To get technical, very briefly, buckwheat contains an enzyme that helps to break down oats. So if you plan to make the sourdough version of this recipe, I recommend using at least part buckwheat (instead of using rice or millet flour in its place).
You may use as little as 1/4 cup buckwheat flour to assist the pre-digestion process.
WHICH PROBIOTIC LIQUID TO USE
Choose any probiotic liquid you have on hand. Here are some probiotic liquid ideas:
- sauerkraut juice (better to use a plain tasting one than one with garlic etc, unless you want garlic-tasting bread)
- water kefir
- whey — Strain this from any yogurt, including non-dairy yogurt.
- actual gluten-free sourdough starter
HOW TO MAKE SOURDOUGH WITH THIS RECIPE
This recipe calls for 2 cups of water. You’ll take some of the water out, and sub in the probiotic liquid in its place.
Sub in just 1/4 cup of the liquid, if you have time to ferment the loaf overnight.
If you want to sour the dough more quickly, use a larger ratio of probiotic liquid, up to 1 cup.
Gluten-free Vegan Oat Bread (Yeast & Potato-free)
- hand held electric beaters or other electric mixer
- 2 ¼ cups water (For Sourdough version, see recipe Notes: sub in ¼ cup minimum probiotic liquid.)
- 2 cups oat flour (220 grams)
- 1-¼ cups psyllium husk whole , NOT powder: I recommend you specifically use the brand linked to here, to ensure recipe success. Other brands vary too much, and some readers have ended up with a dense loaf. (81.25 grams)
- 1 cup white rice flour (150 grams); OR buckwheat flour or millet flour; or masa
- ¼ cup coconut oil or butter, melted
- 3 Tablespoons maple syrup
- 2 Tablespoons apple cider vinegar , rice vinegar or lemon juice
- 1 Tablespoon baking powder (11 grams)
- 1 teaspoon baking soda (3 grams)
- 1 teaspoon sea salt (3 grams)
- Preheat oven to 375° Fahrenheit. Grease a loaf pan, or line with parchment paper, and set aside.
- In a large bowl, combine the dry ingredients: oat flour, rice or buckwheat flour, psyllium husk, baking powder, baking soda and sea salt. Stir briefly to mix.
- Pre-measure the liquid ingredients, so they're all ready (or combine them in a small bowl). Add the wet ingredients to dry ingredients: water, fat of choice, sweetener and vinegar. Use handheld beaters or other electric mixer to combine. Dough will be thin at first, but after mixing and sitting for a minute will become quite thick. Scoop into prepared loaf pan and shape to be slightly mounded in the center.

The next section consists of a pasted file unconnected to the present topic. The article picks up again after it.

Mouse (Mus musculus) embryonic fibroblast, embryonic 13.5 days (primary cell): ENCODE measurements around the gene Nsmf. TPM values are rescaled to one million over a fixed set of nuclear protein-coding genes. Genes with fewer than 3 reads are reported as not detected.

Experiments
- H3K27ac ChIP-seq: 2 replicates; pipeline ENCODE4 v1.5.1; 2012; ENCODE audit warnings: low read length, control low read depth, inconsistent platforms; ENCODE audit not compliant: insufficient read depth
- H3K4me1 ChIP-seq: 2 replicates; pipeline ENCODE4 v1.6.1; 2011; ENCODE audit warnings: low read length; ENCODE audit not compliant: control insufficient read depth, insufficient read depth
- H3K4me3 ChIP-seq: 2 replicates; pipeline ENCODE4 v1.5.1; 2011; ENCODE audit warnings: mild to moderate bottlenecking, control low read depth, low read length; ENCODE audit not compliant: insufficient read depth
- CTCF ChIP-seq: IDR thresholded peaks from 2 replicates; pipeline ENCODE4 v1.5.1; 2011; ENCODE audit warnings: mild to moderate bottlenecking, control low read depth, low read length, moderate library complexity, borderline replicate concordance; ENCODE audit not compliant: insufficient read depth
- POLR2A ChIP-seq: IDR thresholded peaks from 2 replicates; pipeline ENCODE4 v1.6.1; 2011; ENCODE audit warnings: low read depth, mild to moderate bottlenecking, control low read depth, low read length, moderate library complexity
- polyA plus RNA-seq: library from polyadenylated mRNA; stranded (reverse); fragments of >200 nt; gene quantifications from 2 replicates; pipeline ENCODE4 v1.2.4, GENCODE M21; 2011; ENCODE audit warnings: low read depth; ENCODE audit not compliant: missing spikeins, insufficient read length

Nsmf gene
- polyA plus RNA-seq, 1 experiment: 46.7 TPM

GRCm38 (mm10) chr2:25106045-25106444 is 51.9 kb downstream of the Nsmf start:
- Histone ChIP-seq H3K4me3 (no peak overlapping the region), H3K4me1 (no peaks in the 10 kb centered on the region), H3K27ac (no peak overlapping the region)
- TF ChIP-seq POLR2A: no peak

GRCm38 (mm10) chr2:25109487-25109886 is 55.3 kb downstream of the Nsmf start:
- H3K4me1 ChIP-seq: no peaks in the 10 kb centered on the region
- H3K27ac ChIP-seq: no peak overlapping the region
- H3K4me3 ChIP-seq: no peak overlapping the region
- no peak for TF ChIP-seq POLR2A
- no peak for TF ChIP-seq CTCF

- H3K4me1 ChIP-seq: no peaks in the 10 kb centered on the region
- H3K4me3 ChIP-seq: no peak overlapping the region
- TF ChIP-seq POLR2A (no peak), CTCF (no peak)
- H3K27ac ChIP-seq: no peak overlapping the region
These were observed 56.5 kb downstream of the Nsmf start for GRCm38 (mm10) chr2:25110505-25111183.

- Wet your fingers or the back of a spoon with water to rub and smooth the top surface. If you wish, dust with sesame seeds.
- Bake in preheated oven 50 to 60 minutes. To check for doneness, you may turn the loaf pan upside down to gently dump out the loaf, and give the bottom a light thump with your fist. The inside should sound hollow. Allow to cool on a rack for about 30 minutes before slicing.
- Store in an airtight container on the counter for up to 3 days, or in the fridge for up to 5 days. To freeze, you may wish to slice the bread first, to easily break off individual servings. Freeze for up to 3 months.
How to make Sourdough Gluten-free Vegan Oat BreadUse probiotic living sauerkraut juice (or the probiotic liquid from another fermented vegetable) OR probiotic whey to make this recipe.
- Proceed with the above recipe, as it is written, BUT sub ¼ cup sauerkraut juice or whey for ¼ cup of the water.
- When choosing between white rice flour, buckwheat flour and millet flour, use at least ¼ cup buckwheat flour for the gentlest digestion of the loaf.
- After your loaf is formed in the pan, cover it with a damp dish towel or wax cloth. Place in a warm location for 4 to 8 hours, or overnight.
- Preheat oven, and bake as the above recipe describes.
Similar Gluten-free recipes I think you’ll love:
- Easy Gluten-free Rice Bread (No potato, gums or yeast)
- Nutritious Bean & Oat Waffles (Vegan)
- Beans and Rice Flour Waffles (Vegan)
- Gluten-free Egg-free Waffles (Vegan, made with a lot of veggies)
- Best Easy AIP Bread Recipe (Egg-free, nut-free)
- Keto Vegan Bread Rolls
- Paleo Vegan Tiger Nut Pie Crust
- Chocolate Chip Cookies (Paleo, Vegan)
- Instant Pot Buckwheat Porridge